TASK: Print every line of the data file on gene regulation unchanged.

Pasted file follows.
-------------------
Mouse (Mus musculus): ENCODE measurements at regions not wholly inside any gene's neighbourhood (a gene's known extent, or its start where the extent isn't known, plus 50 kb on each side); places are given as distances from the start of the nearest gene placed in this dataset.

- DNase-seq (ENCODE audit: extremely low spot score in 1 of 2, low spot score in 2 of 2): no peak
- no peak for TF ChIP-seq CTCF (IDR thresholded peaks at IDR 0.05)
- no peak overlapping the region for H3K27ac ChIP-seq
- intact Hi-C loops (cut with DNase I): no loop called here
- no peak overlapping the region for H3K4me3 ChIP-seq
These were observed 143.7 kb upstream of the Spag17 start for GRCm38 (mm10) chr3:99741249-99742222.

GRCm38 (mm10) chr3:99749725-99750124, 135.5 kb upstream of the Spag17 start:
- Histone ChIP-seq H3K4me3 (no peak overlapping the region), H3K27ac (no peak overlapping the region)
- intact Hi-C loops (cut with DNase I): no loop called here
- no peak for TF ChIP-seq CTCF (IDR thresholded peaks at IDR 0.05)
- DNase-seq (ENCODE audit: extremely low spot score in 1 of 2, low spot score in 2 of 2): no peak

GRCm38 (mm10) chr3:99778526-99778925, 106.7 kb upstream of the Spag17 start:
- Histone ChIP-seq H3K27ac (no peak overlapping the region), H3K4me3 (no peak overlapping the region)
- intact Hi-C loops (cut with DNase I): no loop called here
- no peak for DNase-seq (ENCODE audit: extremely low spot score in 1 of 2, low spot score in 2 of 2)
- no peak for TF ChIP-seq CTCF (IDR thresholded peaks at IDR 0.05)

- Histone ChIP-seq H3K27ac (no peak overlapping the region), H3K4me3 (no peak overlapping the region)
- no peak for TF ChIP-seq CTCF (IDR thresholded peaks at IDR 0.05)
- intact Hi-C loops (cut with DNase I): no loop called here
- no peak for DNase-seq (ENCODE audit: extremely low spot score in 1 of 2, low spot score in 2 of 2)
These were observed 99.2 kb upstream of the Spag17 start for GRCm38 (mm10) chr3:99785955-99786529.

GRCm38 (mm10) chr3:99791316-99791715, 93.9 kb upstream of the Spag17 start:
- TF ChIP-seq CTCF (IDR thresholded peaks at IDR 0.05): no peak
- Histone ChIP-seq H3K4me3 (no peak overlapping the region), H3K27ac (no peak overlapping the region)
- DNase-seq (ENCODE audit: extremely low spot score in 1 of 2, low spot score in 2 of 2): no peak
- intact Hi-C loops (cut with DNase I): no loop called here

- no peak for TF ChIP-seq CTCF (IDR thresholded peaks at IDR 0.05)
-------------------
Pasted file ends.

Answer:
Mouse (Mus musculus): ENCODE measurements at regions not wholly inside any gene's neighbourhood (a gene's known extent, or its start where the extent isn't known, plus 50 kb on each side); places are given as distances from the start of the nearest gene placed in this dataset.

- DNase-seq (ENCODE audit: extremely low spot score in 1 of 2, low spot score in 2 of 2): no peak
- no peak for TF ChIP-seq CTCF (IDR thresholded peaks at IDR 0.05)
- no peak overlapping the region for H3K27ac ChIP-seq
- intact Hi-C loops (cut with DNase I): no loop called here
- no peak overlapping the region for H3K4me3 ChIP-seq
These were observed 143.7 kb upstream of the Spag17 start for GRCm38 (mm10) chr3:99741249-99742222.

GRCm38 (mm10) chr3:99749725-99750124, 135.5 kb upstream of the Spag17 start:
- Histone ChIP-seq H3K4me3 (no peak overlapping the region), H3K27ac (no peak overlapping the region)
- intact Hi-C loops (cut with DNase I): no loop called here
- no peak for TF ChIP-seq CTCF (IDR thresholded peaks at IDR 0.05)
- DNase-seq (ENCODE audit: extremely low spot score in 1 of 2, low spot score in 2 of 2): no peak

GRCm38 (mm10) chr3:99778526-99778925, 106.7 kb upstream of the Spag17 start:
- Histone ChIP-seq H3K27ac (no peak overlapping the region), H3K4me3 (no peak overlapping the region)
- intact Hi-C loops (cut with DNase I): no loop called here
- no peak for DNase-seq (ENCODE audit: extremely low spot score in 1 of 2, low spot score in 2 of 2)
- no peak for TF ChIP-seq CTCF (IDR thresholded peaks at IDR 0.05)

- Histone ChIP-seq H3K27ac (no peak overlapping the region), H3K4me3 (no peak overlapping the region)
- no peak for TF ChIP-seq CTCF (IDR thresholded peaks at IDR 0.05)
- intact Hi-C loops (cut with DNase I): no loop called here
- no peak for DNase-seq (ENCODE audit: extremely low spot score in 1 of 2, low spot score in 2 of 2)
These were observed 99.2 kb upstream of the Spag17 start for GRCm38 (mm10) chr3:99785955-99786529.

GRCm38 (mm10) chr3:99791316-99791715, 93.9 kb upstream of the Spag17 start:
- TF ChIP-seq CTCF (IDR thresholded peaks at IDR 0.05): no peak
- Histone ChIP-seq H3K4me3 (no peak overlapping the region), H3K27ac (no peak overlapping the region)
- DNase-seq (ENCODE audit: extremely low spot score in 1 of 2, low spot score in 2 of 2): no peak
- intact Hi-C loops (cut with DNase I): no loop called here

- no peak for TF ChIP-seq CTCF (IDR thresholded peaks at IDR 0.05)